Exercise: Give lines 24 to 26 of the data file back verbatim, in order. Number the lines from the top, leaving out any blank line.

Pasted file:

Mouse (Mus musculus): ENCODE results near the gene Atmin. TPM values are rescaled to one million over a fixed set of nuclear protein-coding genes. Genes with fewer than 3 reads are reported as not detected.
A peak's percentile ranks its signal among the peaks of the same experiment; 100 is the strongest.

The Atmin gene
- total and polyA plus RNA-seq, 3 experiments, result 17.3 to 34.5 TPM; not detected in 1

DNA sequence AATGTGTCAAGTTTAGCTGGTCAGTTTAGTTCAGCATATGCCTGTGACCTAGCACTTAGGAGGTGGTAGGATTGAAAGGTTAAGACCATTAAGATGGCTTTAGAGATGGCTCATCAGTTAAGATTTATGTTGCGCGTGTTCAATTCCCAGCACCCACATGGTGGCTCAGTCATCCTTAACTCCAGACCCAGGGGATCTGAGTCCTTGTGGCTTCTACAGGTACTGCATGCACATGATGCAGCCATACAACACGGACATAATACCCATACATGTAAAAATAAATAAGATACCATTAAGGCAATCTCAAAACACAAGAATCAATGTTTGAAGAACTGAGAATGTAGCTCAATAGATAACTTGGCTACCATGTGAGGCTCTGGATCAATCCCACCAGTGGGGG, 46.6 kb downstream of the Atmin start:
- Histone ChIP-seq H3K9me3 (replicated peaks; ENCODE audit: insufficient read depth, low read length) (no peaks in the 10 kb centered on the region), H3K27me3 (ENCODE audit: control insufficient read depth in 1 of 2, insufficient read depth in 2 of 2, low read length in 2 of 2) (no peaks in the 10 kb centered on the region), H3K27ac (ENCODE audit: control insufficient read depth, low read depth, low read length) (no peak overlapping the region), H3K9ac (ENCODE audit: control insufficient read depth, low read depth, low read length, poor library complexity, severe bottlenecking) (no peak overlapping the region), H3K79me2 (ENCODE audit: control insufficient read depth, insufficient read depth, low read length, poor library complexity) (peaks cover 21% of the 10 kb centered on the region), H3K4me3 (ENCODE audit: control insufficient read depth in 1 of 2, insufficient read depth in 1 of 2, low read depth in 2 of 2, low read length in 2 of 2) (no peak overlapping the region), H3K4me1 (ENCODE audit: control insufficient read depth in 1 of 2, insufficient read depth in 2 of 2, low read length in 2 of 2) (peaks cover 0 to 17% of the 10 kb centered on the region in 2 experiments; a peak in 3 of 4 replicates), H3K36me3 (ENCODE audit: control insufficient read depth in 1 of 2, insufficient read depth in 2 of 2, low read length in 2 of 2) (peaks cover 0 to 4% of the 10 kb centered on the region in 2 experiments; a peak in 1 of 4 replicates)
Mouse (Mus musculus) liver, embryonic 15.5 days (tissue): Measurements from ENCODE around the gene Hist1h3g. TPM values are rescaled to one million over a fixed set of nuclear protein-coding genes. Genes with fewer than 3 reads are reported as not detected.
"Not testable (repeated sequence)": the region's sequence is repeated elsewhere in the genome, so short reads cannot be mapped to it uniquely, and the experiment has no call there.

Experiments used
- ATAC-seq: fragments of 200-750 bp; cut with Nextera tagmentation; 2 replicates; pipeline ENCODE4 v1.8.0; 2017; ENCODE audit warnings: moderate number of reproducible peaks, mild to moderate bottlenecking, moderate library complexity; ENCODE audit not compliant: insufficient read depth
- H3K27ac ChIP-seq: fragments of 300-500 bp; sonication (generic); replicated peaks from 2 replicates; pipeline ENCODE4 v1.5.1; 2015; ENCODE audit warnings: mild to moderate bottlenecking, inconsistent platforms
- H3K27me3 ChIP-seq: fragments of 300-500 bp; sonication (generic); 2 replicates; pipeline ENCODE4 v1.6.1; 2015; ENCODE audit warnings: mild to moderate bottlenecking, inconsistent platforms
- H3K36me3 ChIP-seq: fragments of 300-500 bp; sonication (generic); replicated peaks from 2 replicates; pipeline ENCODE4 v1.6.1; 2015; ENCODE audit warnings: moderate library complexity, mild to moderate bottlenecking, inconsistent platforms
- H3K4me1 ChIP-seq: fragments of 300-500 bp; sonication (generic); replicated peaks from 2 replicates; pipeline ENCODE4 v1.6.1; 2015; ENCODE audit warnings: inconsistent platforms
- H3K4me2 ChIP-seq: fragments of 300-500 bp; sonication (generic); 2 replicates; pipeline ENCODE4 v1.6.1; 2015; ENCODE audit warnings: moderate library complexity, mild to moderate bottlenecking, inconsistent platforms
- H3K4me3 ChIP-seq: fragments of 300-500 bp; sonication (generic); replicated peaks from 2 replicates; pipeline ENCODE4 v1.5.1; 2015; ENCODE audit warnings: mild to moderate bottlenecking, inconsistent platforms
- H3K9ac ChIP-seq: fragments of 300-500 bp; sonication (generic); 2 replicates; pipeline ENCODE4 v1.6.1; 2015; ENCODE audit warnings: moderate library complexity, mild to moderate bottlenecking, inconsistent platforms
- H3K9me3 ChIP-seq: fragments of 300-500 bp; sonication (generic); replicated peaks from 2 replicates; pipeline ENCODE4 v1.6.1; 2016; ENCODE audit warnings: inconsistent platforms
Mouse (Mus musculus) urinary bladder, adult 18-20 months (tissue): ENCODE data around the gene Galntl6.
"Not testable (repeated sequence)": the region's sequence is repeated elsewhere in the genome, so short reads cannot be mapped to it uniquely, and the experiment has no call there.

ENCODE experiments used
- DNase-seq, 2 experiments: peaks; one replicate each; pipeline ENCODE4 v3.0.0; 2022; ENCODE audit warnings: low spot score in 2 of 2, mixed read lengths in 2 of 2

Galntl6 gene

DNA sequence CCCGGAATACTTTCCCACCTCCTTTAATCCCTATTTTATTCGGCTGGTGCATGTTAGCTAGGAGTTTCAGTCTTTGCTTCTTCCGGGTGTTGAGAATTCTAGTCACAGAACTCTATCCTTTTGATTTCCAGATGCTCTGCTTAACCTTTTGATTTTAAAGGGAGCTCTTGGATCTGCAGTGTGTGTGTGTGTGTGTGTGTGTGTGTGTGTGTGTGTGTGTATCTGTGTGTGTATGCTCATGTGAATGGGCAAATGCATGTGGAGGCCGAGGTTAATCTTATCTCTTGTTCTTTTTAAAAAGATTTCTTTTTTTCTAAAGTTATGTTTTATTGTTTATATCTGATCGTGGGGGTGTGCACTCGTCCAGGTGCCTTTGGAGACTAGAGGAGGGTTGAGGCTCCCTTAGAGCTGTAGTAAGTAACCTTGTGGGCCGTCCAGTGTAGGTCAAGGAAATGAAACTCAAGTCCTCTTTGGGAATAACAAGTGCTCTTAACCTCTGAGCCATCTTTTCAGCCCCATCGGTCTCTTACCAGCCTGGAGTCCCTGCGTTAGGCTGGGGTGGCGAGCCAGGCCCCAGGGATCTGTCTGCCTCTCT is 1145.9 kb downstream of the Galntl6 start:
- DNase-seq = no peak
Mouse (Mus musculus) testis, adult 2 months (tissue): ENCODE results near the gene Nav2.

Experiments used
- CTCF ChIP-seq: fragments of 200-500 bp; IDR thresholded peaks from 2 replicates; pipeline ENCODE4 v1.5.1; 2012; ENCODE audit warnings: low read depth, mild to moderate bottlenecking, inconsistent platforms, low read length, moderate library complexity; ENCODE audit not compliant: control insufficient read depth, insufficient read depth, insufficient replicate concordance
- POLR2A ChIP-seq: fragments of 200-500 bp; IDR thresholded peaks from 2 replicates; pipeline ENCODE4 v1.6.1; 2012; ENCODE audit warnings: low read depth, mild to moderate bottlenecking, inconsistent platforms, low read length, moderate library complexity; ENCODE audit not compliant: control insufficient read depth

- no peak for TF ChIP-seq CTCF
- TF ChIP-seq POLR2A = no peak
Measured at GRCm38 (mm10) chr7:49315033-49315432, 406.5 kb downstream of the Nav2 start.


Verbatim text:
DNA sequence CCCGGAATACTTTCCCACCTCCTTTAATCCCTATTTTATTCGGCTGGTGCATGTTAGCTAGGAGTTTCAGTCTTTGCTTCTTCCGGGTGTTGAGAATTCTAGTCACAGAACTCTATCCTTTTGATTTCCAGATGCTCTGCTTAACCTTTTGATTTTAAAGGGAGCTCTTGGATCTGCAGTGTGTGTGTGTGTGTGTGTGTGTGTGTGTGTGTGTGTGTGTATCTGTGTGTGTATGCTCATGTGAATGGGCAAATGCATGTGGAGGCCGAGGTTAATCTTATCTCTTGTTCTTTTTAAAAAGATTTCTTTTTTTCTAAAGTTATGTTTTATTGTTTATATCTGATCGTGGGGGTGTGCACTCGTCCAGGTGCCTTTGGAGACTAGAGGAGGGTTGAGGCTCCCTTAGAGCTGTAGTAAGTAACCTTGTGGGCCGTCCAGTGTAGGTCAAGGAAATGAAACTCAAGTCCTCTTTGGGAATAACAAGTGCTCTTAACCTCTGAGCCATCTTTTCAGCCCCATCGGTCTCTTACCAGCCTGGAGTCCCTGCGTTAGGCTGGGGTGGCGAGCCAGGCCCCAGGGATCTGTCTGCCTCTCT is 1145.9 kb downstream of the Galntl6 start:
- DNase-seq = no peak
Mouse (Mus musculus) testis, adult 2 months (tissue): ENCODE results near the gene Nav2.